In 2008, 59 percent of eligible New York voters cast ballots in the presidential election, compared with nearly 62 percent nationally, according to George Mason University's U.S. Elections Project. Data also show that in the 2010 midterm elections, our state ranked dead last in turnout among eligible voters.
New York voters abstain for various reasons, including too many elections throughout the year, and a lack of competition in most local and state races because of gerrymandering.
But we also face an even bigger problem: Hundreds of thousands of eligible New Yorkers will not be able to cast ballots because they are not registered. In the last two presidential elections, 2004 and 2008, census data show that New York's voter registration rates ranked nearly last in the country.
The problem persists, and is particularly bad on Long Island. Census data analyzed by the Fiscal Policy Institute, a nonprofit think tank, indicate that nearly 2 million Long Islanders are eligible to vote. However, Board of Elections data studied by my organization, the Long Island Civic Engagement Table, shows that fewer than 1.8 million are registered.
That leaves at least 200,000 people voiceless in November's elections -- not to mention the thousands more who have moved or changed their name and need to re-register.
New York's registration deficit has many causes, including restrictive election laws such as a rule that voters must register at least 25 days before an election. Recently, Gov. Andrew M. Cuomo wisely approved an online voter registration system, but this alone will not close the gap.
Moreover, unregistered adults are disproportionately concentrated among low-income people and people of color. Since votes and money are the two most important types of political power in this country, these communities face a double whammy.
This registration deficit has consequences. In recent months, as both Long Island counties have tried to address large budget deficits, services for low-income people have been among the first things to go. County funding of youth services in Nassau? Gone. Child care support in Suffolk. On the chopping block.
Politicians' principal priority will always be re-election; thus, they cater to blocs of people who vote. That's why we must expand Long Island's electorate. Fortunately, there's some good news. We're beginning to turn the tide on Long Island.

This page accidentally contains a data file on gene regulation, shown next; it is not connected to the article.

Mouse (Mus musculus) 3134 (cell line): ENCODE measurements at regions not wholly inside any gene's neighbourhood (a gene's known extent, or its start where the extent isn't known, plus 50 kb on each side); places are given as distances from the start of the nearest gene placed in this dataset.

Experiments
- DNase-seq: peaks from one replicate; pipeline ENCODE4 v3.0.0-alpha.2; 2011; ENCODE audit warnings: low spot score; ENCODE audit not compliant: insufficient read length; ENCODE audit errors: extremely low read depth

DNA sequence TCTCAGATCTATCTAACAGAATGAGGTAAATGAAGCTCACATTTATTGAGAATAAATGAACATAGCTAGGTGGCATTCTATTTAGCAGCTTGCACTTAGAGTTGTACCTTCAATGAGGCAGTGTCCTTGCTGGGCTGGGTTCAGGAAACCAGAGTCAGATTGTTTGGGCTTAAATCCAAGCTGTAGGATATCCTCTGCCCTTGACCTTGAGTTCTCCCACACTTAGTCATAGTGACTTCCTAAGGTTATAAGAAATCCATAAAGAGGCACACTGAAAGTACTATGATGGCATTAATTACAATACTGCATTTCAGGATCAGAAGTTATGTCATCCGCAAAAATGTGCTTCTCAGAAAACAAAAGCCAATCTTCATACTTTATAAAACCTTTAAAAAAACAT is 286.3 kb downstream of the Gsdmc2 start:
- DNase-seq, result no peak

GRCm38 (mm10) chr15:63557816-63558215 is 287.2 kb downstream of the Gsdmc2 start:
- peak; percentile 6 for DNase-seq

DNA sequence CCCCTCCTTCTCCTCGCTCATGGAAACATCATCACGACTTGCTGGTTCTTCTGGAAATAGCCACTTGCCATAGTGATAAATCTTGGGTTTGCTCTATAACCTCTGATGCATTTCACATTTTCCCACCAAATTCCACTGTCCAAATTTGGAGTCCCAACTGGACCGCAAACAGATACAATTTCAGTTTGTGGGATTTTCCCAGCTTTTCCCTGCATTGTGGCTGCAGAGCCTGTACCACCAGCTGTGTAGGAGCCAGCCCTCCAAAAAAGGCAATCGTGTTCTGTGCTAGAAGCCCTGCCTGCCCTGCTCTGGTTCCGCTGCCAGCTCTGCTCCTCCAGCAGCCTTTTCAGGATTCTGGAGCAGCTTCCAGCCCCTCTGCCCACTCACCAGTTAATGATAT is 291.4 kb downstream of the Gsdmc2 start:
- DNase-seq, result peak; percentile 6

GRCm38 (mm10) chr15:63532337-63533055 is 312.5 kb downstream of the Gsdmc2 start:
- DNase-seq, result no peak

Since June, the Civic Engagement Table has led a coordinated effort to register thousands of voters in Suffolk areas including Brentwood, Central Islip and Gordon Heights. Community members have worked with groups like Make the Road New York, the largest participatory immigrant organization in the state, to identify areas where people congregate and to learn how to register voters. The Central American Refugee Center in Brentwood has made sure that newly naturalized citizens are registered. Using these tactics and others, Civic Engagement Table teams have registered more than 2,200 people.
Other organizations are joining the effort. Labor allies like Locals 1102 and 338 of the Retail, Wholesale and Department Store Union are working to make sure members are registered. And branches of the NAACP, always at the forefront of the struggle for rights, are also registering voters.
This work is critical to enable Long Islanders, particularly those of color, to articulate their needs and interests to people in power. As Elizabeth Bonilla, a Central Islip resident who was the first person we registered this year, said, "Being a Hispanic woman, I want my vote to count."
With about a month to go before New York's voter registration deadline on Oct. 12, this effort must expand. In coming weeks, community organizations and leaders must redouble their efforts to ensure that members and clients can vote on Nov. 6. If we believe in this country's democratic principles, we must make sure that every eligible Long Islander has a voice in our political process.
Daniel Altschuler is the coordinator of the Long Island Civic Engagement Table, a nonpartisan coalition to foster civic participation led by Make the Road New York, New York Communities for Change, the Central American Refugee Center and the Long Island Immigrant Alliance.